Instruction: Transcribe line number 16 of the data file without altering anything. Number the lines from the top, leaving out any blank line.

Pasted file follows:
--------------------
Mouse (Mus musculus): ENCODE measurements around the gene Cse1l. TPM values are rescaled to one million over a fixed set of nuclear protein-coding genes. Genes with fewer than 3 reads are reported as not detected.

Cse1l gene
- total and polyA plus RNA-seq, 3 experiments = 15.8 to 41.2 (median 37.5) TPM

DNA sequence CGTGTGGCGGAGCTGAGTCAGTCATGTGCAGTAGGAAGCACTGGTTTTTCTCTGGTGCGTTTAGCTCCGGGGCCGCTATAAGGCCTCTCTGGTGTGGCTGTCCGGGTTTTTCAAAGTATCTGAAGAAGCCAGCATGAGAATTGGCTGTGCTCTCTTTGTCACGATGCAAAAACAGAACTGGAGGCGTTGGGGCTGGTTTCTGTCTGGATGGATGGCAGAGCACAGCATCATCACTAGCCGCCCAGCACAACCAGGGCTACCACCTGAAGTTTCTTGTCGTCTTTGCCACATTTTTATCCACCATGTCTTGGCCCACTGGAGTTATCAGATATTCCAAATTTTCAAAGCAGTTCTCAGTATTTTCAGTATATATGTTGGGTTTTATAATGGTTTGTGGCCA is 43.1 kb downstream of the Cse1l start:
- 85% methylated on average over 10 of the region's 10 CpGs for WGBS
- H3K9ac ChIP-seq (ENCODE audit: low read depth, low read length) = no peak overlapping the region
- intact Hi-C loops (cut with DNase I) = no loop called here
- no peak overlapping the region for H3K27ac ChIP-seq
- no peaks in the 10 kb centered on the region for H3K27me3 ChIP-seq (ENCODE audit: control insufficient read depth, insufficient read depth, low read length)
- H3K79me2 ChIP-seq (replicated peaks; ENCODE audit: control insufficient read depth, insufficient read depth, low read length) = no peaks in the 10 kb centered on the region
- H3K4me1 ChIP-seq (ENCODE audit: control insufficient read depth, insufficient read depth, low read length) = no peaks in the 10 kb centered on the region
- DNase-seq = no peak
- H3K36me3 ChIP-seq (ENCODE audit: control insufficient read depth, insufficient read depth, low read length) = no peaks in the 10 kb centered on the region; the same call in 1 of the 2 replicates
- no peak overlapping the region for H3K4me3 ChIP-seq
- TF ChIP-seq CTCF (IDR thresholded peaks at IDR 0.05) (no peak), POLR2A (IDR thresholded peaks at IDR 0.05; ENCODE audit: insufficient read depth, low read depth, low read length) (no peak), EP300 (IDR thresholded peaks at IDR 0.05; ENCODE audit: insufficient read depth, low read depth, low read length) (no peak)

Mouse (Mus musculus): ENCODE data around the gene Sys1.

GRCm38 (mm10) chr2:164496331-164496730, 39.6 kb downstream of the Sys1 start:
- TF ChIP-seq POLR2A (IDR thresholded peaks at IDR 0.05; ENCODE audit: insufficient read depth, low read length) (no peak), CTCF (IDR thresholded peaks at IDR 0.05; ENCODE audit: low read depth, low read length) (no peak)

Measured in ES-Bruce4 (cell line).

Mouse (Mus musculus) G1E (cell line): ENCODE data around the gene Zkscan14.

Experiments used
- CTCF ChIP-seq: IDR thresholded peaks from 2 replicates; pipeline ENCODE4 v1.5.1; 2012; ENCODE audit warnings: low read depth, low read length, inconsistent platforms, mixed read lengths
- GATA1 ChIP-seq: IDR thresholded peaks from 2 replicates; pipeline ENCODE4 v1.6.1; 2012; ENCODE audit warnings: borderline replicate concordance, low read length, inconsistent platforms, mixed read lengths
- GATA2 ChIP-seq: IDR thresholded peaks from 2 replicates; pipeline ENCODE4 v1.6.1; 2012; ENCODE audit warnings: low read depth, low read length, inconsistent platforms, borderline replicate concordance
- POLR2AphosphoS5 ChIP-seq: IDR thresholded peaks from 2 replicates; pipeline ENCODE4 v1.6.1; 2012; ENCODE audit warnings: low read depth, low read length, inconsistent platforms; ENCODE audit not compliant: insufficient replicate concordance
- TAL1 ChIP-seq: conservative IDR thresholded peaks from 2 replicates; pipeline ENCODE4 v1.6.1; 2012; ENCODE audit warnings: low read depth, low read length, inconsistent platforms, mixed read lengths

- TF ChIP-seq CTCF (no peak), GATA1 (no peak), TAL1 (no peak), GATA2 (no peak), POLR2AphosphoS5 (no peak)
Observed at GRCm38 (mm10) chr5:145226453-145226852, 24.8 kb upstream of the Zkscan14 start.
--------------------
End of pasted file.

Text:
Mouse (Mus musculus): ENCODE data around the gene Sys1.